About Benjamin Hawkins
Aide-de-camp to Gen. Geo. Washington
Benjamin Hawkins (1754–1818) was an American farmer, statesman, and Indian agent from North Carolina. He was born 15 Aug 1754 in Bute County North Carolina and died 6 Jun 1816 Creek Agency, near Roberta, Crawford Co., Georgia and was buried there. The modern Ocmulgee National Monument includes the site of the original Fort Hawkins. Hawkins County in Tennessee is named in his honor.
He was a delegate to the Continental Congress and a United States Senator, as well as a long-term diplomat and agent to the Creek Indians.
Parents: Philemon Hawkins (1717-1801) and Delia Martin (1721-1794)
- 09 Jan 1812 in Ft. Hawkins, Jones, Georgia to Lavina Downs, daughter of Isaac Downs and <Unknown>. She was born 10 May 1781 in MD, and died 22 Mar 1828 in Crawford Co., GA. 
Children of Benjamin Hawkins and Lavinia Downs are:
- Georgiana Hawkins, born 04 May 1799 in GA; died 12 Feb 1818 in Jones Co., GA.
- Muscogee Hawkins, born 30 Jan 1802 in GA.
- Cherokee Hawkins, born 16 Mar 1805 in GA; died 26 Feb 1849 in Water Valley, Yalobusha, MS.
- Mary Caroline Hawkins, born 10 Jun 1807 in GA; died 12 Apr 1817.
- James Madison Hawkins, born 1809 in GA; died Aft. 18 Mar 1850 in Yalobusha Co., MS.
- Virginia Hawkins, born 06 Mar 1811 in GA; died 03 Oct 1851 in Water Valley, Yalobusha, MS.
- Jeffersonia E. Hawkins, born 12 Jul 1813 in GA; died 15 Nov 1861
Benjamin Hawkins, portrayed on his plantation, teaches Creek people to use European technology. Painted in 1805.
In 1785, Hawkins had served as a representative for the Congress in negotiations with the Creek Indians. He was generally successful, and convinced the tribe to lessen their raids for several years, although he could not conclude a formal treaty. The Creek wanted to deal with the 'head man'. They finally signed the Treaty of New York after Hawkins convinced George Washington to become involved.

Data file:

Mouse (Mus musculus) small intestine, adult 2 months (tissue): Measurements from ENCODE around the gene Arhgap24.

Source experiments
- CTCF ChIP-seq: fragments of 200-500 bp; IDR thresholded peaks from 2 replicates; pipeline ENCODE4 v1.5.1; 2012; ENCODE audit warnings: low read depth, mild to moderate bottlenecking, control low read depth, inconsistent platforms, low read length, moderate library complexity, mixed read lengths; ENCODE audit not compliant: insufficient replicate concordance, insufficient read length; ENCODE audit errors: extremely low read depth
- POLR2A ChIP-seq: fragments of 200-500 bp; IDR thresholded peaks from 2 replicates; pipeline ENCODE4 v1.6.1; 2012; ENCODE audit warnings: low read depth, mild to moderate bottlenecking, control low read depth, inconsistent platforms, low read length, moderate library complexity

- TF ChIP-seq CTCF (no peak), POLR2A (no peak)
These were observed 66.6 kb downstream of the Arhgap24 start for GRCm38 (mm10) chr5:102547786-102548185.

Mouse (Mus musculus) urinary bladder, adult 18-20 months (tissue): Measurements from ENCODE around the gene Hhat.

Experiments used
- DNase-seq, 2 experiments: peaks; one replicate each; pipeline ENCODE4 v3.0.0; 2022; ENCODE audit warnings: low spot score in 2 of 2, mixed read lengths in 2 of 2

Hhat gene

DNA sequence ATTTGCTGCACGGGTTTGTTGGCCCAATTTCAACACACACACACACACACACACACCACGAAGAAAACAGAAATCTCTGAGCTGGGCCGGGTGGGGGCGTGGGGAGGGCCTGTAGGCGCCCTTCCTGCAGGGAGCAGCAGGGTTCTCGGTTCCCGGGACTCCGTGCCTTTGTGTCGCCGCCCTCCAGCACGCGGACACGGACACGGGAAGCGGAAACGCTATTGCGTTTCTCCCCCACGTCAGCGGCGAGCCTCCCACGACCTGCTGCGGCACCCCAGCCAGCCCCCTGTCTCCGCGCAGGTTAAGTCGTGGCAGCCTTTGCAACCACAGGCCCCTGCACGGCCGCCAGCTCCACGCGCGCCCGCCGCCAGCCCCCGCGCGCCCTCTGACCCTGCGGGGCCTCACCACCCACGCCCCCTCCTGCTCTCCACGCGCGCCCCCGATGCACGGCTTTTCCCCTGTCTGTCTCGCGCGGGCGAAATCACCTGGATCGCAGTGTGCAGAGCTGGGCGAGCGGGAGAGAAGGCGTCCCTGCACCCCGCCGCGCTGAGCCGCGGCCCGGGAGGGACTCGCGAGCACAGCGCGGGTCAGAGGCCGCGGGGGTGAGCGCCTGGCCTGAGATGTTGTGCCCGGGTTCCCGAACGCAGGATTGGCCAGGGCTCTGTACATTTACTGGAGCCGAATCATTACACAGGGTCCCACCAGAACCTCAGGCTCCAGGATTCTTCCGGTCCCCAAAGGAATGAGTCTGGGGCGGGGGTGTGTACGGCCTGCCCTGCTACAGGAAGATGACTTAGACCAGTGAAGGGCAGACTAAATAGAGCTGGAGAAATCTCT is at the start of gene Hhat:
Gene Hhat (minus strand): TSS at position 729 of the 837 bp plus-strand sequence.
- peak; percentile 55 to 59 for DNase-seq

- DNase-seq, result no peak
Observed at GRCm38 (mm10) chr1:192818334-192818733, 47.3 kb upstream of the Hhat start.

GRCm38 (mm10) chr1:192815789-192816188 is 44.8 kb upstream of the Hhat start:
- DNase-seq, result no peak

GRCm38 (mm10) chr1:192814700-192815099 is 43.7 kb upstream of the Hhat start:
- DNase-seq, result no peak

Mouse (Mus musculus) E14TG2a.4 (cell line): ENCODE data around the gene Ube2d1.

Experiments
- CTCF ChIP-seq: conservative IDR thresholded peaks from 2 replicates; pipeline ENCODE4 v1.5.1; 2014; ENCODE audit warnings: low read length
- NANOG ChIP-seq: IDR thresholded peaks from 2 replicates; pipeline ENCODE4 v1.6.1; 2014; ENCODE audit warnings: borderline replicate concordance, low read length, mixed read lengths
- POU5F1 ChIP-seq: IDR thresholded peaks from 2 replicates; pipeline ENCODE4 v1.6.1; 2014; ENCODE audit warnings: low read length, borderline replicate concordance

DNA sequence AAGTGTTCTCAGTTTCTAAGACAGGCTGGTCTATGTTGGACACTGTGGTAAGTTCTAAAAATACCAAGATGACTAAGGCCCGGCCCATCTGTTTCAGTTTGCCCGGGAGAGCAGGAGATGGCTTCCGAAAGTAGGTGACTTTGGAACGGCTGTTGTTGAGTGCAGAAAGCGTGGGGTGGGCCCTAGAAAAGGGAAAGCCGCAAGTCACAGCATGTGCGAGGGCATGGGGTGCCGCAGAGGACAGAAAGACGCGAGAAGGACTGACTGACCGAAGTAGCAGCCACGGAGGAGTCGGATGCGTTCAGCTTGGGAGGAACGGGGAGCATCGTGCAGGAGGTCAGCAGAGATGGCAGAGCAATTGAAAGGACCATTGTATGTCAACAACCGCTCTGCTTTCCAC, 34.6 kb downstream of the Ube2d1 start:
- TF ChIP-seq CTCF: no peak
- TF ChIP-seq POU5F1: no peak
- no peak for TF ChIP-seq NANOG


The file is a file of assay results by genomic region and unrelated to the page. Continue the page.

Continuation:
In 1786, Hawkins and fellow Indian agents Andrew Pickens and Joseph Martin concluded a treaty with the Choctaw nation at Seneca Old Town, today's Hopewell, South Carolina, setting out the boundaries for the Choctaw lands as well as the provisions for relations between the tire and the U.S. government.
In 1796, Washington appointed Benjamin Hawkins as General Superintendent of Indian Affairs, dealing with all tribes south of the Ohio River. As principal agent to the Creek tribe, Hawkins moved to present-day Crawford County in Georgia. After he was adopted by the Creeks, he took a common-law wife from among the women.
He began to teach agricultural practices to the tribe, and started a farm at his home on the Flint River. In time, he brought in slaves and workers, cleared several hundred acres, and established mills and a trading post, as well as his farm. Hawkins expanded his operation to include more than 1,000 head of cattle and a large number of hogs. For years, he would meet with chiefs on his porch and discuss matters while churning butter. His personal hard work and open-handed generosity won him such respect that reports say that he never lost an animal to Indian raiders.